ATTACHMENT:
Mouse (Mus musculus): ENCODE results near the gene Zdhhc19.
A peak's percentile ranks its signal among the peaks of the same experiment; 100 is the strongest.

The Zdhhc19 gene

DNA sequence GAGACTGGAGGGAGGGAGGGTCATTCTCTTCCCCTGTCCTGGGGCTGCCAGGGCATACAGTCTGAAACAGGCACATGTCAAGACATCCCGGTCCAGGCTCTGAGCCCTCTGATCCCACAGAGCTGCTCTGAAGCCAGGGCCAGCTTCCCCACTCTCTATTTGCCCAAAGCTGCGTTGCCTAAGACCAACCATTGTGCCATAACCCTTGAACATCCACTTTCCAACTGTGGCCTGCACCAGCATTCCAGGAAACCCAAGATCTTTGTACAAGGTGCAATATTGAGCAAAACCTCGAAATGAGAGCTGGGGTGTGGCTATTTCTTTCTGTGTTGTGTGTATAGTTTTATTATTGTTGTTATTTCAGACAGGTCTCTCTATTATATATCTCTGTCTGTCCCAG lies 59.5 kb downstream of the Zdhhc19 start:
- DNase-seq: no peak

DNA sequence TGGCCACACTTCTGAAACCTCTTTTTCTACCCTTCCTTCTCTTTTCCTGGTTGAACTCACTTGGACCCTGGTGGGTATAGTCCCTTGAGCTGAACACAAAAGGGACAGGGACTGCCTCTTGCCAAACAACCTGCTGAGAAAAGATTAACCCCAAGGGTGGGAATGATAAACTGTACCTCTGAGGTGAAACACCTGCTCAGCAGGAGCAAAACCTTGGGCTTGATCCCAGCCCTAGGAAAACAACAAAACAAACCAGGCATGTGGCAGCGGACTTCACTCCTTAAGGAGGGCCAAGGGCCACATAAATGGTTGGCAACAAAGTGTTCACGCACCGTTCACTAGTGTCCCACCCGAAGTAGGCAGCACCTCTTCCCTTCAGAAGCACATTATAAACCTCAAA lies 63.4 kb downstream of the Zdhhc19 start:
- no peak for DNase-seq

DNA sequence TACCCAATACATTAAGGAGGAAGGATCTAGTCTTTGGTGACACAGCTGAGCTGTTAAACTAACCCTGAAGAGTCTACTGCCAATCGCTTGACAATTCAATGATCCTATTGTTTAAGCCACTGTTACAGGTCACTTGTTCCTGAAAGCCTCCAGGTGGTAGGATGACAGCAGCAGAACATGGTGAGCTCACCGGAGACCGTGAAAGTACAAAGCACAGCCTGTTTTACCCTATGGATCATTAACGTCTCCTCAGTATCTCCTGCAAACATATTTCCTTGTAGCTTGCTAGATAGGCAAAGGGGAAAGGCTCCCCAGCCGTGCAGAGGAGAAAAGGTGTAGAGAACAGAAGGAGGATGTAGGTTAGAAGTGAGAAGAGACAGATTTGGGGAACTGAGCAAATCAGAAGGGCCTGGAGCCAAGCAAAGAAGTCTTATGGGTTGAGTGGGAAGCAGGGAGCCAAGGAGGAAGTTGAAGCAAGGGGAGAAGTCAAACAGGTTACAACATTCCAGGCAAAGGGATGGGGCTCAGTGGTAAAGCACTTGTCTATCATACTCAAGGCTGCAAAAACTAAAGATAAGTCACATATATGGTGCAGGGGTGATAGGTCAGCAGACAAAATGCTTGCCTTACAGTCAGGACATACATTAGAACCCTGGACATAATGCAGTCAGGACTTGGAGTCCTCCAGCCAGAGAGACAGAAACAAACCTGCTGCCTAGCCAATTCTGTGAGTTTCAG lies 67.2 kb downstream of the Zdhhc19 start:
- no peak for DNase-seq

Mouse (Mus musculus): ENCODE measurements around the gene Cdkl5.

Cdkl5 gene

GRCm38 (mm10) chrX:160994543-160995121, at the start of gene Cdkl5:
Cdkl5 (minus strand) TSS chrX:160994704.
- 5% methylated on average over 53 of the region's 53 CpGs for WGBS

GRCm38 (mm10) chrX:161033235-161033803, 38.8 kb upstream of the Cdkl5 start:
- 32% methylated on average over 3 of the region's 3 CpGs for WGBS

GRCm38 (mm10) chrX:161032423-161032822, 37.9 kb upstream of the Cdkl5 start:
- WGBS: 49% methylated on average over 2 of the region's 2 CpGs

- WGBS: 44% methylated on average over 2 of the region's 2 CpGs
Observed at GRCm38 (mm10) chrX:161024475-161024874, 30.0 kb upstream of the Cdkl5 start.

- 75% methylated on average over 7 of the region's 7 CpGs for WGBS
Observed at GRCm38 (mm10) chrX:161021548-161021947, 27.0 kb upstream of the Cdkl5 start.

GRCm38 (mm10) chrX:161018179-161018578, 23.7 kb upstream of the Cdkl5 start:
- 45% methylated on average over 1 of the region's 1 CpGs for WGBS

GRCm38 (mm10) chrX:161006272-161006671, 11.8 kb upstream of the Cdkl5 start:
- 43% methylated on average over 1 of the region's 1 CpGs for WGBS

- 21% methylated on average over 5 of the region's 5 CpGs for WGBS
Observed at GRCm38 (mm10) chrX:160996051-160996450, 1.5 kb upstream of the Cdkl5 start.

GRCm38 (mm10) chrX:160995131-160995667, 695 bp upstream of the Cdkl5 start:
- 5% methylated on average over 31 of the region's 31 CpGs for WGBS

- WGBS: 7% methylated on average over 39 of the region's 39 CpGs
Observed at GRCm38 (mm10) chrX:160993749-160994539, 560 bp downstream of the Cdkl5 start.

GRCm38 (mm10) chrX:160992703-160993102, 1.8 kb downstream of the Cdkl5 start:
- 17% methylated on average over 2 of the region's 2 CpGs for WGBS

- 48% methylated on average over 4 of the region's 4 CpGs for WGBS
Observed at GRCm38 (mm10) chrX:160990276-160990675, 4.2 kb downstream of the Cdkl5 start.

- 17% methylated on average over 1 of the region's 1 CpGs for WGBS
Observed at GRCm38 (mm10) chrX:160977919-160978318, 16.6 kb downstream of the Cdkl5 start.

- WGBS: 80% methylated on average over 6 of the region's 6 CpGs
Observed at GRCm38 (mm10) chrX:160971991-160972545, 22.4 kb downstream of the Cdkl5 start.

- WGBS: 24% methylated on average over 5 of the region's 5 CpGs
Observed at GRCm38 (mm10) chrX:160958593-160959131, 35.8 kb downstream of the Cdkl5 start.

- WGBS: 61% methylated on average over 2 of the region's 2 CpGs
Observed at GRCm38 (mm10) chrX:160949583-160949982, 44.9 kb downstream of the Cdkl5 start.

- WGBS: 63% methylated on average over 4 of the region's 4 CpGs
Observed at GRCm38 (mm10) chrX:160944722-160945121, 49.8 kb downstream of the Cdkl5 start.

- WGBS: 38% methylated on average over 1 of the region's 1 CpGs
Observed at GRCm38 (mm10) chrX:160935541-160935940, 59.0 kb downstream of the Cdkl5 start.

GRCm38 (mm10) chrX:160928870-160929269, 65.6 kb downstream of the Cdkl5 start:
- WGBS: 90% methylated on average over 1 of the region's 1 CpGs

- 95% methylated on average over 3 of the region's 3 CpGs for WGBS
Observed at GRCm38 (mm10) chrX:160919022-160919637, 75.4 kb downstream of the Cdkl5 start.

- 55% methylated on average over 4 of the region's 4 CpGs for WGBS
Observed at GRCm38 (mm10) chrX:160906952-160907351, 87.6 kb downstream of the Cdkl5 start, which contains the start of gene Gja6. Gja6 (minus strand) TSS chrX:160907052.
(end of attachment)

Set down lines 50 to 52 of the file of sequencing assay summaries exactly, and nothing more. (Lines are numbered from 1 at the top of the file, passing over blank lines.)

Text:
- WGBS: 90% methylated on average over 1 of the region's 1 CpGs

- 95% methylated on average over 3 of the region's 3 CpGs for WGBS
Observed at GRCm38 (mm10) chrX:160919022-160919637, 75.4 kb downstream of the Cdkl5 start.